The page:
Prisoners have little faith in politicians, with 80% saying they don’t act in their interests. “I grew up being told in history class and school that politicians could be trusted to do what is best for the working class and poor, and overall for the country, only to get older and realize the corruption in both major political parties,” said Michigan prisoner Allen Martin, who is White.
Issues of race are huge for Blacks prisoners. “Two out of 3 black respondents said that their race informs their political beliefs, and black people, more than any other group say prison has increased their motivation to vote,” Slate reported. “By contrast, almost half of white respondents said race does not matter at all when it comes to politics.”
“Being a black man from the inner city, I see first-hand that the politics are not structured to help me,” said Kansas prisoner David Young. “When laws are passed to take funds away from education and put into prisons. When I can look at a flawed system that targets young black males instead of helping them.”
The survey also found that 75% of Republican prisoners supported a minimum wage hike and 76% supported marijuana legalization, which contrasts with the 43% and 55% support, respectively, for Republicans at large. Another contrast with their identified party is that 44% of Democratic prisoners supported tighter border security while only 30% opposed such tightening; 92% supported a minimum wage hike; and 84% supported marijuana legalization.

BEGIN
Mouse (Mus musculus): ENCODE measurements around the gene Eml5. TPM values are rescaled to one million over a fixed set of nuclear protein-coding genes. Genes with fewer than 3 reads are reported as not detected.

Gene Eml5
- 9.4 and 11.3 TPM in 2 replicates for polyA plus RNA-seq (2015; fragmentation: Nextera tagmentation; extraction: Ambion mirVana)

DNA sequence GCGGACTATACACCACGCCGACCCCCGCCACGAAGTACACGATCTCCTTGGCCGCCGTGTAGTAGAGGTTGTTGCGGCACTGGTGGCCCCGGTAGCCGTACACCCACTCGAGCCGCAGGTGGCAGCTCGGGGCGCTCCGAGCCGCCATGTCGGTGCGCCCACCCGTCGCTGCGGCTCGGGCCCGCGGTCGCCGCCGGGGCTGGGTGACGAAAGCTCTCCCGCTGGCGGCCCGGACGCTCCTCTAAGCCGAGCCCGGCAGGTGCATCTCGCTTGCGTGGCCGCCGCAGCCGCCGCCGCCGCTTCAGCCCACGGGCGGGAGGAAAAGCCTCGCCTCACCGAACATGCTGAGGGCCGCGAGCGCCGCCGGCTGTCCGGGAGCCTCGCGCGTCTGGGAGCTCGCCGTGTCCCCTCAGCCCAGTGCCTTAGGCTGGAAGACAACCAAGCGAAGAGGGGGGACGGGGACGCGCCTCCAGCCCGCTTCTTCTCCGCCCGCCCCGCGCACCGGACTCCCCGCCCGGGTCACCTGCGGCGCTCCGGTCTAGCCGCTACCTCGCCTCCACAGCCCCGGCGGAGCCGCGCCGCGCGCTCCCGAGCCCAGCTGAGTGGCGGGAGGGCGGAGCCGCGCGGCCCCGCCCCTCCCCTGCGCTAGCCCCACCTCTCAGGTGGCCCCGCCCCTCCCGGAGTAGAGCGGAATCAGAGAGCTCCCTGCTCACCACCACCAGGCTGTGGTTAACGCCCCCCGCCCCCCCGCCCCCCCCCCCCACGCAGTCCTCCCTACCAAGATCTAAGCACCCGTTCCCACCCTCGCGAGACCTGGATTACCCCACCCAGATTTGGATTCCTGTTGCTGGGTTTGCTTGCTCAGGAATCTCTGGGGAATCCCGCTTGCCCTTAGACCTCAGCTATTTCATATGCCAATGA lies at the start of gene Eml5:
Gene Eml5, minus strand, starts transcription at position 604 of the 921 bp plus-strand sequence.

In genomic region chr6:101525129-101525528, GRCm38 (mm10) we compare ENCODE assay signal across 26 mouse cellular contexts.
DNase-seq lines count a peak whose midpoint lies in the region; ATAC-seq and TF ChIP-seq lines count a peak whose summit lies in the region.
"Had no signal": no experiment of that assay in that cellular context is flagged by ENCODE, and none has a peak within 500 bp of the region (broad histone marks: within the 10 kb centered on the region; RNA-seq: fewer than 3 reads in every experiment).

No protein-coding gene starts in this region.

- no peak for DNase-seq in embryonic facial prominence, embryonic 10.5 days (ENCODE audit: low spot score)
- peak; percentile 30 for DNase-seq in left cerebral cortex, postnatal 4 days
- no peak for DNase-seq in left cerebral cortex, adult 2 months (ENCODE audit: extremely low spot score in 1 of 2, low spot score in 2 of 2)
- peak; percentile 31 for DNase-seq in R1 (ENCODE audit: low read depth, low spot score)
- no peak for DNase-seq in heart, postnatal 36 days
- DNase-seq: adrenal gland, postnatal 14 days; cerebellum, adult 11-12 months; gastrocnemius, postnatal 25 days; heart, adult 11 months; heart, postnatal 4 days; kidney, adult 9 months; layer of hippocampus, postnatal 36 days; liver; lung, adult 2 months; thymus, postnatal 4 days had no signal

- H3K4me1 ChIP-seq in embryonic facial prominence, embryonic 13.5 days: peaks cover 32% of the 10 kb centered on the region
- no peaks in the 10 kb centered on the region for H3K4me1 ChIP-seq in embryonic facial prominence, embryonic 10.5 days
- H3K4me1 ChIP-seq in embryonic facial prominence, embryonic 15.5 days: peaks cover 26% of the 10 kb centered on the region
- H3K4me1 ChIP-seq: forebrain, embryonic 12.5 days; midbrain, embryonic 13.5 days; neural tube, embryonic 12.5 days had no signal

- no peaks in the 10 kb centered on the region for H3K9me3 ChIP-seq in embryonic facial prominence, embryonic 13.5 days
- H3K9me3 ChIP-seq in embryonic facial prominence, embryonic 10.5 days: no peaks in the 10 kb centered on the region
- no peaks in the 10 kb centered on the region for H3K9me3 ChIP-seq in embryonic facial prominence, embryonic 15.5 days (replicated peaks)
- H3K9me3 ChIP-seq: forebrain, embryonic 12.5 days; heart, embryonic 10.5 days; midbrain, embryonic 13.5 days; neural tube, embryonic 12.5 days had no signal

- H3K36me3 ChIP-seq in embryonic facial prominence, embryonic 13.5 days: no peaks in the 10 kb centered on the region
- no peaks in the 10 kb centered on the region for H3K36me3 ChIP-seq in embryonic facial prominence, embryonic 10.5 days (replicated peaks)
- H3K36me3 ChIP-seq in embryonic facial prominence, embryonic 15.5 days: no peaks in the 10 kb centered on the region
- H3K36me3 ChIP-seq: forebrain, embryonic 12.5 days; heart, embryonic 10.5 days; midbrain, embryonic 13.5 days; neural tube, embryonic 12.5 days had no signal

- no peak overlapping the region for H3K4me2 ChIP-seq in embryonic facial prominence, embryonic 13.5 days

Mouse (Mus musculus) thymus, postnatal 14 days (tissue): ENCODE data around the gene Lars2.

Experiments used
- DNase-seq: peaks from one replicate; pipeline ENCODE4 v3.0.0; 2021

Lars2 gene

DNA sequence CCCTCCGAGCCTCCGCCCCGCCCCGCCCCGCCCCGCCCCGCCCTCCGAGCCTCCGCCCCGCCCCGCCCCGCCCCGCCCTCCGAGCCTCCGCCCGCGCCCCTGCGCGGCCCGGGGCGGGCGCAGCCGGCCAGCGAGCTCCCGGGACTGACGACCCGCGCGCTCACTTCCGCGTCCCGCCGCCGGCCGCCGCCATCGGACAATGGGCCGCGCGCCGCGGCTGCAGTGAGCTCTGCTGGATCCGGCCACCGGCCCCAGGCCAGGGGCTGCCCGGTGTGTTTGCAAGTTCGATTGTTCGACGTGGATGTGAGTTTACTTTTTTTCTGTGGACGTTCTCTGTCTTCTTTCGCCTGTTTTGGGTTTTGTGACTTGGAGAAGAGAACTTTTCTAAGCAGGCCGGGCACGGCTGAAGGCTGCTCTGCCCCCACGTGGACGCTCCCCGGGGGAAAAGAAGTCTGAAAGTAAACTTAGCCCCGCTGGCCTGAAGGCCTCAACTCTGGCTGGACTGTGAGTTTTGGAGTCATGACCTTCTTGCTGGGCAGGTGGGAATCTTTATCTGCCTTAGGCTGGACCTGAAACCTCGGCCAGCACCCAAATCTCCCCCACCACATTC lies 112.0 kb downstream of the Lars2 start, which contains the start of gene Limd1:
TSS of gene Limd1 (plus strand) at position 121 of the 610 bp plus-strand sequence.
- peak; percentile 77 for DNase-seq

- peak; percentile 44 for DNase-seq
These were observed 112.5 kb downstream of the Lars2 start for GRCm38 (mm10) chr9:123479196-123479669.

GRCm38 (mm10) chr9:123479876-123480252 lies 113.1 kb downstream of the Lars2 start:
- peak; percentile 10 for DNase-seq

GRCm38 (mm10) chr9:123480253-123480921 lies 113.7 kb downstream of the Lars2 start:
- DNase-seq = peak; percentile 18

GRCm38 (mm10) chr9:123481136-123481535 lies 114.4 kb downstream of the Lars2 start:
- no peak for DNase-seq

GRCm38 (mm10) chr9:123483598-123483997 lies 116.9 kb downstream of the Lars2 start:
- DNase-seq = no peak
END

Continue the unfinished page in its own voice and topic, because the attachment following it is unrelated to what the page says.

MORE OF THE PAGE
Prisoners of both parties have differing views on an assault weapons ban than their identified party. Support for such a ban is favored by 88% of at-large Democrats but Democratic prisoners support it by only 52%. The survey found only 30% of Republican prisoners support a ban, but Republicans on the outside overwhelmingly support one.
Many respondents said prison had changed their view of politics. Before prison, John Adkins, 43, said he never paid attention to politics, focusing instead on gang violence in southwest Detroit. In prison, he watched the news and grew tired of “the demonization of straight, white, Christian men on CNN and MSNBC and just about all mainstream media,” he wrote.
Adkins started watching conservative shows, and the host’s views against abortion and gay marriage won him over. “I am so tired of the double-standard of the left in the country,” he wrote. “Their rhetoric is what is divisive in this country, not Donald J. Trump’s!”